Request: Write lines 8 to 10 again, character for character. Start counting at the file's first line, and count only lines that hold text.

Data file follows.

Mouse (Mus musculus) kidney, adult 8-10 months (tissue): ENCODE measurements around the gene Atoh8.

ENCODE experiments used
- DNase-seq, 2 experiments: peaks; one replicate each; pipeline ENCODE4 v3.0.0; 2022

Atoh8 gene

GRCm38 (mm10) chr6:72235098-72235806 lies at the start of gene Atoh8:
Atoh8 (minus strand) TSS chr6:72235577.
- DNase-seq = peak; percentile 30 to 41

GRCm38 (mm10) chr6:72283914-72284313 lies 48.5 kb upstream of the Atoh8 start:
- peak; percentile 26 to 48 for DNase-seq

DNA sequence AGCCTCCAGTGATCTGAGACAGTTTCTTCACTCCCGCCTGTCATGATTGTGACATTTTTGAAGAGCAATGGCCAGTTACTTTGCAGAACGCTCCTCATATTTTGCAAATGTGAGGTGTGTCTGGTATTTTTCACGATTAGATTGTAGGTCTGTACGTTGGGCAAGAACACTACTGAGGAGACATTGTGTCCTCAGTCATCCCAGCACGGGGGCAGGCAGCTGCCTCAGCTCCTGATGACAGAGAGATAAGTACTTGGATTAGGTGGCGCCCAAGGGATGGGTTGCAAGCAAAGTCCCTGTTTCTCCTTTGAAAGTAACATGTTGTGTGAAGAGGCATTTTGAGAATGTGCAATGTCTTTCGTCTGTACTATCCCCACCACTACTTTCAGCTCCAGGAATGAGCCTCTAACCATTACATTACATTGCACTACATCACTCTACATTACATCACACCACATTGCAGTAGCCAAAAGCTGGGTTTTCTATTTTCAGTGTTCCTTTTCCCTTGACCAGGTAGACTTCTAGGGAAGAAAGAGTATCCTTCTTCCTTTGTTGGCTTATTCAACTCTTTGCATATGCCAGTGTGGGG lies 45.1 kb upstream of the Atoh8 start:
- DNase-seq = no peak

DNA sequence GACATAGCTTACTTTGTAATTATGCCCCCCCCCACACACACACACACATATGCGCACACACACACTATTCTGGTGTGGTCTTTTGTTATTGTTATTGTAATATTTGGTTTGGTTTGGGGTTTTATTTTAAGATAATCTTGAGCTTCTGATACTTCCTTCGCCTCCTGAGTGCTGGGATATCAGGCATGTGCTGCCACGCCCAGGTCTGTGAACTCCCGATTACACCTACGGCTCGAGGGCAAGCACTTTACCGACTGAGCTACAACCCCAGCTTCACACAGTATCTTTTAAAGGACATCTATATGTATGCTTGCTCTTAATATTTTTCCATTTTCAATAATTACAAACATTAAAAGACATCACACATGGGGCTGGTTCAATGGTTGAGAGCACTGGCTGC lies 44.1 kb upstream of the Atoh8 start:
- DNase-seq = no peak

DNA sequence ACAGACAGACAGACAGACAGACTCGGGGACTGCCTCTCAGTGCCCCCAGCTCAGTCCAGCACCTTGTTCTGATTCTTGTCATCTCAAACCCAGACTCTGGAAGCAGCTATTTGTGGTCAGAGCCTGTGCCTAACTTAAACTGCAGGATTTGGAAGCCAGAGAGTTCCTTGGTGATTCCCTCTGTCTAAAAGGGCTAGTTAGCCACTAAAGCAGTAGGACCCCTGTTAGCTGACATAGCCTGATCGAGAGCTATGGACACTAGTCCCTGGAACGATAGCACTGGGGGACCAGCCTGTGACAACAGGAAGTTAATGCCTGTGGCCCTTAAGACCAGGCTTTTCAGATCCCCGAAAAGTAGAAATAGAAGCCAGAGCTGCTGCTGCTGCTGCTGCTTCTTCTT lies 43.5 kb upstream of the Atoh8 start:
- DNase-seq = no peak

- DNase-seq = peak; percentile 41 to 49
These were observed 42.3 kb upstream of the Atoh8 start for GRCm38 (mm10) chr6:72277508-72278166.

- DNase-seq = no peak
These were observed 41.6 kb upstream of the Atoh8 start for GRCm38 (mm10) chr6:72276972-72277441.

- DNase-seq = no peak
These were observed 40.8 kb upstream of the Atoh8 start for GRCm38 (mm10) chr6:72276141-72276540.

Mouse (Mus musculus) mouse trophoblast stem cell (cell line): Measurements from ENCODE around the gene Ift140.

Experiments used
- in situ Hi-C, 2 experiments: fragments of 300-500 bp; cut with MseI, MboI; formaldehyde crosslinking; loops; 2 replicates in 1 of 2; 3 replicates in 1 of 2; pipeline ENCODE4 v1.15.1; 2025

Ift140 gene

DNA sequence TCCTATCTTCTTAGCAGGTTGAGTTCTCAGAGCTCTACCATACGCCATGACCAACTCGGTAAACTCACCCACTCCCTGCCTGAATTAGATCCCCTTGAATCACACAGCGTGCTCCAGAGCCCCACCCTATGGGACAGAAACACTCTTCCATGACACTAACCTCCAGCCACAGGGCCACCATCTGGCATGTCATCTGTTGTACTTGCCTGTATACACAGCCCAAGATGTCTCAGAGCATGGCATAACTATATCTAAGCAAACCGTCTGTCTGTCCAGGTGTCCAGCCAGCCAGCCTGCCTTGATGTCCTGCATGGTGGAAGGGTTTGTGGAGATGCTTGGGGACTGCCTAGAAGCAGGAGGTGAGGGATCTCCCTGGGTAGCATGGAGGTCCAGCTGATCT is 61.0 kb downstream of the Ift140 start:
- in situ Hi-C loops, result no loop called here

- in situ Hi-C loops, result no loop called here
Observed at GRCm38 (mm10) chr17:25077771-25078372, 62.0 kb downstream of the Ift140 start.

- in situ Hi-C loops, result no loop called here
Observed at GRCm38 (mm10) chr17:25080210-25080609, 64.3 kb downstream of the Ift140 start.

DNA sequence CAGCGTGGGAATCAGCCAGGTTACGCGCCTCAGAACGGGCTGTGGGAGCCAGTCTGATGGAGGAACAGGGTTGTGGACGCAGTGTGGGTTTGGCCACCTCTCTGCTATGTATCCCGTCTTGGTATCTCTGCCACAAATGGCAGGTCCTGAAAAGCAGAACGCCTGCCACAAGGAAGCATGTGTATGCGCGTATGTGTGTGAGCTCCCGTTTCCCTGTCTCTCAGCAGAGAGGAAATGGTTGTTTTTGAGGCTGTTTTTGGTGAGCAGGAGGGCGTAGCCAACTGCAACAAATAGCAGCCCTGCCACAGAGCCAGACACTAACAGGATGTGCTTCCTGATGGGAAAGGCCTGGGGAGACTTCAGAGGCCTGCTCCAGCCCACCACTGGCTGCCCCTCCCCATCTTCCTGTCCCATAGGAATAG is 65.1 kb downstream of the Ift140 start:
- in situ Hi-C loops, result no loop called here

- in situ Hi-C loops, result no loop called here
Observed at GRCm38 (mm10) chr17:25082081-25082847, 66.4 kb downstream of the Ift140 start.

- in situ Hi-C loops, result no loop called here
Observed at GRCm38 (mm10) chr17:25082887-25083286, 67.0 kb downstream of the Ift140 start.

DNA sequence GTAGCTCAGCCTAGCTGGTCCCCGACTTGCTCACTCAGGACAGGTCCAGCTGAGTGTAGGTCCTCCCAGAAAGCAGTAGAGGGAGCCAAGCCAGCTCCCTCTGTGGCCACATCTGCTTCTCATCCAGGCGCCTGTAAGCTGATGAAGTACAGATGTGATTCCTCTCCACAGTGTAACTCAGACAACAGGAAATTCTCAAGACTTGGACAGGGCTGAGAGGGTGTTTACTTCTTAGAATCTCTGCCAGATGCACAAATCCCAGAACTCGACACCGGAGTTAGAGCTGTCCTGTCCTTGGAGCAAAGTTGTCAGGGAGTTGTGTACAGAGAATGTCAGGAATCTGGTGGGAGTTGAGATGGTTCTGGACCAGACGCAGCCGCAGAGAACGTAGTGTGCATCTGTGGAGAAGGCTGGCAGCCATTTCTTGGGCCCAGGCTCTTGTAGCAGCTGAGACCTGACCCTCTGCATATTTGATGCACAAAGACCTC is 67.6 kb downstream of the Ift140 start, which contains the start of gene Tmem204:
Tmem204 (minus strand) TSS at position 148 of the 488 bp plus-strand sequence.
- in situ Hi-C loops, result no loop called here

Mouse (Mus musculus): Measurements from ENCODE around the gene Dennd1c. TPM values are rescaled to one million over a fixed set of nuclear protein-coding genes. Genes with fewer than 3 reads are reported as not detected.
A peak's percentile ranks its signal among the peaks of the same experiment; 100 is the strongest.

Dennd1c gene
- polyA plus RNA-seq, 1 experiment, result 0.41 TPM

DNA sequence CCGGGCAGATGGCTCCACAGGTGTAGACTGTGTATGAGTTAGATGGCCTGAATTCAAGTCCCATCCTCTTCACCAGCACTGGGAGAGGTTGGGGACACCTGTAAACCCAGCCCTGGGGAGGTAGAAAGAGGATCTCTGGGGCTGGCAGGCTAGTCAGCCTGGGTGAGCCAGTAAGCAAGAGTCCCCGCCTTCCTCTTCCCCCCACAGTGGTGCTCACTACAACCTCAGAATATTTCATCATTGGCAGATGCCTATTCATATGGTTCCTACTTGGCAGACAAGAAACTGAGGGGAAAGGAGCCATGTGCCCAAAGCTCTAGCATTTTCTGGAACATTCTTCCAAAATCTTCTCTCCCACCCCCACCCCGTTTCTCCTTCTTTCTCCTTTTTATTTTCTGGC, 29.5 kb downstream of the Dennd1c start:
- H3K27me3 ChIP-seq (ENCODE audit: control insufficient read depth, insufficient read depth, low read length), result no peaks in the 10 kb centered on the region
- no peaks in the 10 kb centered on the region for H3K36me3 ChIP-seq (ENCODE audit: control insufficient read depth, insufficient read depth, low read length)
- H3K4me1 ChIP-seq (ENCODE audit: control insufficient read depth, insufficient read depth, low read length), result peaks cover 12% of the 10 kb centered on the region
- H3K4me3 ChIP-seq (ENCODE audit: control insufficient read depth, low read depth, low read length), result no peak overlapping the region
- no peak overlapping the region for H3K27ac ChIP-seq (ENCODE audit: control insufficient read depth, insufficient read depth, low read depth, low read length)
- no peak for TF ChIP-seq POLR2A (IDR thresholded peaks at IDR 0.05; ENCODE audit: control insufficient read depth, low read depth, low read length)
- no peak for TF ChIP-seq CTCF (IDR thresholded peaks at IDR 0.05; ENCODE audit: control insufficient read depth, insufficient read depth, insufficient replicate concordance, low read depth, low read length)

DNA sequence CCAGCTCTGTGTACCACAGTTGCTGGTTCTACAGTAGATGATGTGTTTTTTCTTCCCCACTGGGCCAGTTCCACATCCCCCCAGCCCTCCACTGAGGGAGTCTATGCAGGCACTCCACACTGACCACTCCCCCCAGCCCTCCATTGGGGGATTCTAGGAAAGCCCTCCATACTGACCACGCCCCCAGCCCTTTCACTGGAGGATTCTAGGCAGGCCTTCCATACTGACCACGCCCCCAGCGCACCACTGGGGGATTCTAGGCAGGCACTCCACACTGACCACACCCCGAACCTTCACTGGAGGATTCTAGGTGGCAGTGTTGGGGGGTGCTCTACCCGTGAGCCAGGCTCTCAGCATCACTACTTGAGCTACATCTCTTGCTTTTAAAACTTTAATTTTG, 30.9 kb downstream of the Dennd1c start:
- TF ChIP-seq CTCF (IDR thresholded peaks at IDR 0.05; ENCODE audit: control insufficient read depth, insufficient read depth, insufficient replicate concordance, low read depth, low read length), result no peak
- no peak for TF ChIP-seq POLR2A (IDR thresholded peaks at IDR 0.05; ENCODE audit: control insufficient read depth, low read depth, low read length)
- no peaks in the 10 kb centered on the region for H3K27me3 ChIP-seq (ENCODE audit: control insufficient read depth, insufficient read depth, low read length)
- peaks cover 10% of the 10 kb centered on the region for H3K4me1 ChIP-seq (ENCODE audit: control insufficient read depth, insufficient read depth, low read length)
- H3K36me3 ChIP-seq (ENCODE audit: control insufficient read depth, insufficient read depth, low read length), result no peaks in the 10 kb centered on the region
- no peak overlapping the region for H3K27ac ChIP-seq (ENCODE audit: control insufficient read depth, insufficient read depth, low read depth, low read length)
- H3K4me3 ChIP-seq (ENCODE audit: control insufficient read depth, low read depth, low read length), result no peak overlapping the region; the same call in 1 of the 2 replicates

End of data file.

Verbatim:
GRCm38 (mm10) chr6:72283914-72284313 lies 48.5 kb upstream of the Atoh8 start:
- peak; percentile 26 to 48 for DNase-seq

DNA sequence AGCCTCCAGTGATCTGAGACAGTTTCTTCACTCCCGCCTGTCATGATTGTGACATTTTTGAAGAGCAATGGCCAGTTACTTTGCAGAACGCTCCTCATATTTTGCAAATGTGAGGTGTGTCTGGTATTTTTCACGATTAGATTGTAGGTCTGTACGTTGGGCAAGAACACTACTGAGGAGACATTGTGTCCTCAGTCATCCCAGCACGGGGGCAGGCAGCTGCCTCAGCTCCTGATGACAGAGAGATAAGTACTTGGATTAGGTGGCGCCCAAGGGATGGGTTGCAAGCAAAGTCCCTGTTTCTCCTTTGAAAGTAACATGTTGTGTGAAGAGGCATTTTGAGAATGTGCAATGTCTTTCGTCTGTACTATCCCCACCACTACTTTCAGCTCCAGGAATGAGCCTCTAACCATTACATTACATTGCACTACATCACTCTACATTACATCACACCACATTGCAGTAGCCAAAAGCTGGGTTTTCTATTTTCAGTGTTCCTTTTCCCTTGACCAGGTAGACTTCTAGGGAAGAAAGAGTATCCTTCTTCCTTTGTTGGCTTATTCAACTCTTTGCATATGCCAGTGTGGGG lies 45.1 kb upstream of the Atoh8 start: